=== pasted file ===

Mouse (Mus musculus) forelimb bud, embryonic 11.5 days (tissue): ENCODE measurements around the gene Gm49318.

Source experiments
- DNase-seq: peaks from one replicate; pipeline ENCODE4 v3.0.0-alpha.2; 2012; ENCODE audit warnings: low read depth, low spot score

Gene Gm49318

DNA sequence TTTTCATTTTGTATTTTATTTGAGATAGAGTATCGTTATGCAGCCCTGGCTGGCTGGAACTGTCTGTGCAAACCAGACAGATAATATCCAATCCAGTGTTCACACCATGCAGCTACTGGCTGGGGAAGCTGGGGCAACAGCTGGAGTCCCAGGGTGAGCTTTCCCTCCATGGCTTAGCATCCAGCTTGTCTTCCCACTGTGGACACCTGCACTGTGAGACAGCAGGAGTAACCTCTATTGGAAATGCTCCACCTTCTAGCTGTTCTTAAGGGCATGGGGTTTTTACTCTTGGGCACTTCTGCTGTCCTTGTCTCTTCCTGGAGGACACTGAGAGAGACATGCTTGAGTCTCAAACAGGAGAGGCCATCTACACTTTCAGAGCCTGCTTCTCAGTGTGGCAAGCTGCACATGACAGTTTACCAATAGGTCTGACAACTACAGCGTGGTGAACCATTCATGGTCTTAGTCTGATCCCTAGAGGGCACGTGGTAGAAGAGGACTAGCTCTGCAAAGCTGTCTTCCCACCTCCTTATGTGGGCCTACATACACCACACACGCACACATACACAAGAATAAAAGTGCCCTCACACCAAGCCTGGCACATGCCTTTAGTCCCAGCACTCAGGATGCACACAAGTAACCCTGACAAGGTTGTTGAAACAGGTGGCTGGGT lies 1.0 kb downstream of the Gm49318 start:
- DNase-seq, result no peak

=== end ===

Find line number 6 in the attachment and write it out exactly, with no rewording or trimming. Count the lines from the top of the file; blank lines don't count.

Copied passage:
- DNase-seq, result no peak